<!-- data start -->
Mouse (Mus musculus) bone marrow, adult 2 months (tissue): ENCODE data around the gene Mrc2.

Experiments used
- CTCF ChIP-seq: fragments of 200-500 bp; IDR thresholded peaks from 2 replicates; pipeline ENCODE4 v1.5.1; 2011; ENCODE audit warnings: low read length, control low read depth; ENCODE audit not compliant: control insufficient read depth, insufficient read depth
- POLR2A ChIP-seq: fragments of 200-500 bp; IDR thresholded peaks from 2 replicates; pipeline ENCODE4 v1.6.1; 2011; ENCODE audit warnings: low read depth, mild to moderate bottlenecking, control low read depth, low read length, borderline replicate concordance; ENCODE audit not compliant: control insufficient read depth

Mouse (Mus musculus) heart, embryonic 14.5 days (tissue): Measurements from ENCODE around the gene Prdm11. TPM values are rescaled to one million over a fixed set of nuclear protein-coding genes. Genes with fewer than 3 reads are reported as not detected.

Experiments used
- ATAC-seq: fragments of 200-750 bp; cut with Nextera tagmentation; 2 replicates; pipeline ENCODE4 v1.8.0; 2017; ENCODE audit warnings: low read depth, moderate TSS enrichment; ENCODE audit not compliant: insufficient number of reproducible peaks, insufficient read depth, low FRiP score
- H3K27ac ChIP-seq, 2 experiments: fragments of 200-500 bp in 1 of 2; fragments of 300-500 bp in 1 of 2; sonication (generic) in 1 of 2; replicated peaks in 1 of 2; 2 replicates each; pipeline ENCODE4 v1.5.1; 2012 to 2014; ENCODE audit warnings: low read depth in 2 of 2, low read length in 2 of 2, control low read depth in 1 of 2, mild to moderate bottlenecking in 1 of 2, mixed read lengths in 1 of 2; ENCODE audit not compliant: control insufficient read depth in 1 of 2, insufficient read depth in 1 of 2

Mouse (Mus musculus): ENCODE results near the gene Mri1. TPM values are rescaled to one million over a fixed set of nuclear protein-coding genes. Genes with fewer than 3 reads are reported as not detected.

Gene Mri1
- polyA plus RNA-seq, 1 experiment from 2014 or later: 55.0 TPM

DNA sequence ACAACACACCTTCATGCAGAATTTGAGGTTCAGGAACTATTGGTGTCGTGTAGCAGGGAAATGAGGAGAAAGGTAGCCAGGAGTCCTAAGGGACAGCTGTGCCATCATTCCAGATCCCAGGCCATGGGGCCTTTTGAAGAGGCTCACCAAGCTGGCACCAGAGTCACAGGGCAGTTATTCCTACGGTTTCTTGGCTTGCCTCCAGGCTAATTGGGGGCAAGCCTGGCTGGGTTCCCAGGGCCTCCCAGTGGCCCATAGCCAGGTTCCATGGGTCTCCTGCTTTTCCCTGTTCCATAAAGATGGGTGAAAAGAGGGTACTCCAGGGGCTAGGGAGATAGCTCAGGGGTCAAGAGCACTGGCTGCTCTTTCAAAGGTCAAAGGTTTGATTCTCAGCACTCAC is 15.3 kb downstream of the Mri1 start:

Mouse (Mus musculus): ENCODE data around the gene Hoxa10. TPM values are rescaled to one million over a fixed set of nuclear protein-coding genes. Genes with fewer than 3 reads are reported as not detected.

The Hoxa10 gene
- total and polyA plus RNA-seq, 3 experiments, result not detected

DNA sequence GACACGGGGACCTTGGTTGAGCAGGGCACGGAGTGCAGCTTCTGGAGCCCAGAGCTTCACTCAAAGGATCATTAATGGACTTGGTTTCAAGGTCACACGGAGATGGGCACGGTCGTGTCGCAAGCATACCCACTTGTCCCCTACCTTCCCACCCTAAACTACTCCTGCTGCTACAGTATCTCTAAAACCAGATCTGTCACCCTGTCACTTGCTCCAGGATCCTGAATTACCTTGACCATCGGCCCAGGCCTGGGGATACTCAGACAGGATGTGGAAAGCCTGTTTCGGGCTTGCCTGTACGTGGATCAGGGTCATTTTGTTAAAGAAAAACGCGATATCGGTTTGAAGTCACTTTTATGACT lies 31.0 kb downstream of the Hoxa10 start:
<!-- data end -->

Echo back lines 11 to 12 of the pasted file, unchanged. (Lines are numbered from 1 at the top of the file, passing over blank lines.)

- polyA plus RNA-seq, 1 experiment from 2014 or later: 55.0 TPM

DNA sequence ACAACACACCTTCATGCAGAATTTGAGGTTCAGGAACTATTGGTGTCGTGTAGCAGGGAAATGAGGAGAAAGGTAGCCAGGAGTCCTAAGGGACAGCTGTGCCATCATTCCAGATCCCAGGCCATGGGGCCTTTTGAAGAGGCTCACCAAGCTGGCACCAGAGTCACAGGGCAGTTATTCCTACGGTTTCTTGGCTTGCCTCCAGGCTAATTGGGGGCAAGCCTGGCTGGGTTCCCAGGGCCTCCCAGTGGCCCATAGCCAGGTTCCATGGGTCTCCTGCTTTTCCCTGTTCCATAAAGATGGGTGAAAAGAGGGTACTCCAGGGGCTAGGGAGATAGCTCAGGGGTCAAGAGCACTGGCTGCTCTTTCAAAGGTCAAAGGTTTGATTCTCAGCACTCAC is 15.3 kb downstream of the Mri1 start: